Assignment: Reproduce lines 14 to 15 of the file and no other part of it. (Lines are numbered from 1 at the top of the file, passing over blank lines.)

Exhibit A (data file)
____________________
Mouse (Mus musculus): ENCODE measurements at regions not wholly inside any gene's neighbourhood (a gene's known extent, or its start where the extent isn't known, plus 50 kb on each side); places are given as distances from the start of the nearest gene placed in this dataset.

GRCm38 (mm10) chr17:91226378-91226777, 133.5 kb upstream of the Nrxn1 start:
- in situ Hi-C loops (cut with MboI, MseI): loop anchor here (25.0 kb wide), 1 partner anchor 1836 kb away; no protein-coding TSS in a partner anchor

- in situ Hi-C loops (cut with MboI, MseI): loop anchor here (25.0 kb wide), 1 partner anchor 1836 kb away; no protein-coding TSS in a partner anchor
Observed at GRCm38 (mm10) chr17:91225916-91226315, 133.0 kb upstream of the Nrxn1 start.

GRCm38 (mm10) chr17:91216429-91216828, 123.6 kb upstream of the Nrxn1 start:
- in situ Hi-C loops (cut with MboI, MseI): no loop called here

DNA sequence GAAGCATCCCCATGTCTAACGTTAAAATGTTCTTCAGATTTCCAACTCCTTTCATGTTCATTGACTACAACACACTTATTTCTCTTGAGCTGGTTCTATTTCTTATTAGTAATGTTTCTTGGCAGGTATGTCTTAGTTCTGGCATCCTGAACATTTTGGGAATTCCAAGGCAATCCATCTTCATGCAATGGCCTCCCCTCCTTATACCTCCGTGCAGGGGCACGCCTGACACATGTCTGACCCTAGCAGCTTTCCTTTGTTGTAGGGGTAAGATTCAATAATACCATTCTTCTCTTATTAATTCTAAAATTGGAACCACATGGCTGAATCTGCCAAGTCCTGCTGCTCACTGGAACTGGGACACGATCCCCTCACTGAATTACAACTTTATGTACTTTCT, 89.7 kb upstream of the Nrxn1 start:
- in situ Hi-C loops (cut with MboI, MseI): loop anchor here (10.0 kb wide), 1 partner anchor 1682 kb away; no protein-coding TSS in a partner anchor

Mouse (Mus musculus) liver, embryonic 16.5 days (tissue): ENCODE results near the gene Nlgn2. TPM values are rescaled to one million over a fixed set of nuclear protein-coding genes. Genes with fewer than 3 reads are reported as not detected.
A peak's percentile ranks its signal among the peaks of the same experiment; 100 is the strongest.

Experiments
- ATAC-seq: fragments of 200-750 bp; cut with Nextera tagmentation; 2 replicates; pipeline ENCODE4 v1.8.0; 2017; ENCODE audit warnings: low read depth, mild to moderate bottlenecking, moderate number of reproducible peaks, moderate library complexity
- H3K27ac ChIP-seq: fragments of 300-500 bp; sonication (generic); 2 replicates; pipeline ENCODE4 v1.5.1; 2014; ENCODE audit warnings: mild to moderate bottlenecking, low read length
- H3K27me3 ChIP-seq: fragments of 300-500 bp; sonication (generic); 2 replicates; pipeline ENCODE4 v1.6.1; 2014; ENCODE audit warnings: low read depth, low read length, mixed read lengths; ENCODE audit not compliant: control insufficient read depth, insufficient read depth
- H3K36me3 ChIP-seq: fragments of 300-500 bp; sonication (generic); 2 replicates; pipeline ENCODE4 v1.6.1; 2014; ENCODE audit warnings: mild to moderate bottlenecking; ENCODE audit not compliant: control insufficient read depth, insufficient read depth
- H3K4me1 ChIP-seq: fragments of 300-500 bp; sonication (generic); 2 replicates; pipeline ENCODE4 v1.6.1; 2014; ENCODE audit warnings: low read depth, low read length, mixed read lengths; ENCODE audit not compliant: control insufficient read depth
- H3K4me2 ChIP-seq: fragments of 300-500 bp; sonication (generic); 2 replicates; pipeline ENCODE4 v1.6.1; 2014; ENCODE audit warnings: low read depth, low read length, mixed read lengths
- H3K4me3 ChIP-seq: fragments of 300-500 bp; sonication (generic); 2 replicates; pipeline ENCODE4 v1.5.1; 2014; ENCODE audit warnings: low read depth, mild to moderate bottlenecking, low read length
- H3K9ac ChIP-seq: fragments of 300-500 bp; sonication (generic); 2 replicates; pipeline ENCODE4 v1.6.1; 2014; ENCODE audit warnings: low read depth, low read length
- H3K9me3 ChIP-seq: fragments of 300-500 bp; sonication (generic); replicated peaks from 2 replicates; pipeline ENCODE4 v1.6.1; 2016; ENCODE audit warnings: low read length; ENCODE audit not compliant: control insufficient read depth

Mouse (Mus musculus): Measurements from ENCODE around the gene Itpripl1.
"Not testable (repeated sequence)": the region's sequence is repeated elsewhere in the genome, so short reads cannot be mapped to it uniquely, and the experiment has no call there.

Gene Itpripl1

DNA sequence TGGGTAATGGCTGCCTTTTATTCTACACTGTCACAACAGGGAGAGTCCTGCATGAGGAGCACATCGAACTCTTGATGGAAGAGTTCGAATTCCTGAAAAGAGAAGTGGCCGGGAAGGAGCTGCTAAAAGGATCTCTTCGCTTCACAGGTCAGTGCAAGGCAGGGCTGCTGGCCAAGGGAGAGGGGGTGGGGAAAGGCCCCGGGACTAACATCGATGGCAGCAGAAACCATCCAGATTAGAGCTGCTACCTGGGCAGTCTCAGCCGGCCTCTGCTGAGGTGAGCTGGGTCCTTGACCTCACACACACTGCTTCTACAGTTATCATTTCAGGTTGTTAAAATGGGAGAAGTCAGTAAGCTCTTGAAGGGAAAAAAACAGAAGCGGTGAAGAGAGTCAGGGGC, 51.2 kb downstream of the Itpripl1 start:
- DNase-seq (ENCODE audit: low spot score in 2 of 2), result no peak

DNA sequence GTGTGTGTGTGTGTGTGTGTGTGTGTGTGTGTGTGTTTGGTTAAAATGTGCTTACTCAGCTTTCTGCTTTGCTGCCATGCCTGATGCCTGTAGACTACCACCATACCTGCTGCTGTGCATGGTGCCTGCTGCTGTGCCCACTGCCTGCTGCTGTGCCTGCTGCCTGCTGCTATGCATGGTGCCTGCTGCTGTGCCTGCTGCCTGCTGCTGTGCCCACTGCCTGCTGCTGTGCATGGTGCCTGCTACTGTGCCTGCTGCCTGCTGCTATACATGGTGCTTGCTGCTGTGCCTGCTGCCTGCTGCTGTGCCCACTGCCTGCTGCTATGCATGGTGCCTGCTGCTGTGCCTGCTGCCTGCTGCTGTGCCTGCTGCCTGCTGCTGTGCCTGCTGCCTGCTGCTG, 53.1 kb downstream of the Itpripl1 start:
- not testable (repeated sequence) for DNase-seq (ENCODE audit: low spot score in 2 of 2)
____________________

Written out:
- H3K27ac ChIP-seq: fragments of 300-500 bp; sonication (generic); 2 replicates; pipeline ENCODE4 v1.5.1; 2014; ENCODE audit warnings: mild to moderate bottlenecking, low read length
- H3K27me3 ChIP-seq: fragments of 300-500 bp; sonication (generic); 2 replicates; pipeline ENCODE4 v1.6.1; 2014; ENCODE audit warnings: low read depth, low read length, mixed read lengths; ENCODE audit not compliant: control insufficient read depth, insufficient read depth